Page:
(95, 'String95', 'String95');
SELECT IDENTITY(INT, 100, 1) AS SurrogateKey,
  Col1,
  Col2,
  Col3
INTO MyNewTable
FROM MySourceTable
ORDER BY Col1 DESC;
SELECT *
FROM MyNewTable;
SurrogateKey  Col1  Col2      Col3
100           95    String95  String95
101           25    String25  String25
102           12    String12  String12

The following example uses NEWSEQUENTIALID as a surrogate key for a new table.

CREATE TABLE MyTable
(
  Col1 UNIQUEIDENTIFIER NOT NULL
  PRIMARY KEY NONCLUSTERED DEFAULT NEWSEQUENTIALID()
);
INSERT INTO MyTable
DEFAULT VALUES;
SELECT *
FROM MyTable;
Col1

9CC01320-C5AA-E811-8440-305B3A017068

For more information, see Sequence Numbers and CREATE TABLE (Transact-SQL) IDENTITY (Property) in the SQL Server documentation.

PostgreSQL Usage

The PostgreSQL CREATE SEQUENCE command is mostly compatible with the SQL Server CREATE SEQUENCE command. Sequences in PostgreSQL serve the same purpose as in SQL Server; they generate numeric identifiers automatically. A sequence object is owned by the user that created it.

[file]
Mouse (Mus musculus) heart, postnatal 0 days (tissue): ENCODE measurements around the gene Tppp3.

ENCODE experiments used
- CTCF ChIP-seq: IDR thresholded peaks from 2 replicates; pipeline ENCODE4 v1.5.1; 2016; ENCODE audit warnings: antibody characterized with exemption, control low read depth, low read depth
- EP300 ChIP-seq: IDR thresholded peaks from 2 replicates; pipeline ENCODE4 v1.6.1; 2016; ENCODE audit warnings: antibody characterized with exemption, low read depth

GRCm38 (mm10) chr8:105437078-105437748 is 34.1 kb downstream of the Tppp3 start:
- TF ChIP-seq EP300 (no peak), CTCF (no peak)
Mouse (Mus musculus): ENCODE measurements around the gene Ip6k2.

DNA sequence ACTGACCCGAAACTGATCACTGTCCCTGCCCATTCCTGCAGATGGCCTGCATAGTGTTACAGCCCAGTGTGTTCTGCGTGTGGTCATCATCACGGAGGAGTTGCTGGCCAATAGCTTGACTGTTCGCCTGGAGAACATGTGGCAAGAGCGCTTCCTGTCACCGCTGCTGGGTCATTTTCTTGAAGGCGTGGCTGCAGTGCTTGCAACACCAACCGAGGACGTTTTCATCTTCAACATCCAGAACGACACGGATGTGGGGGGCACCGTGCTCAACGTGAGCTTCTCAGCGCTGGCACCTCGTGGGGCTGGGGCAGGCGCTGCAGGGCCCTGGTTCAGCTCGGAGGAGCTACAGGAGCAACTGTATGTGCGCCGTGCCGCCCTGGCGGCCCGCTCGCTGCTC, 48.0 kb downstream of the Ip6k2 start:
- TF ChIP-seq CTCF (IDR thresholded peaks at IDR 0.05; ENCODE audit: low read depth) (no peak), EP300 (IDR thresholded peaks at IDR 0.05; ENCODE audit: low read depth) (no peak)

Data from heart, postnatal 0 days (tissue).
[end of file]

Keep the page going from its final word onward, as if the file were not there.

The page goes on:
Sequence Parameters

  • TEMPORARY or TEMP — PostgreSQL can create a temporary sequence within a session. Once the session ends, the sequence is automatically dropped.

  • IF NOT EXISTS — Creates a sequence. If a sequence with an identical name already exists, it is replaced.

  • INCREMENT BY — An optional parameter with a default value of 1. Positive values generate sequence values in ascending order. Negative values generate sequence values in descending sequence.

  • START WITH — An optional parameter having a default of 1. It uses the MINVALUE for ascending sequences and the MAXVALUE for descending sequences.

  • MAXVALUE | NO MAXVALUE — Defaults are between 263 for ascending sequences and -1 for descending sequences.

  • MINVALUE | NO MINVALUE — Defaults are between 1 for ascending sequences and -263 for descending sequences.

  • CYCLE | NO CYCLE — If the sequence value reaches MAXVALUE or MINVALUE, the CYCLE parameter instructs the sequence to return to the initial value (MINVALUE or MAXVALUE). The default is NO CYCLE.

  • CACHE — In PostgreSQL, the NOCACHE isn’t supported. By default, when the CACHE parameter isn’t specified, no sequence values are pre-cached into memory (equivalent to the SQL Server NOCACHE parameter). The minimum value is 1.

  • OWNED BY | OWNBY NON — Specifies that the sequence object is to be associated with a specific column in a table. When dropping this type of sequence, an error is returned due to the sequence/table association.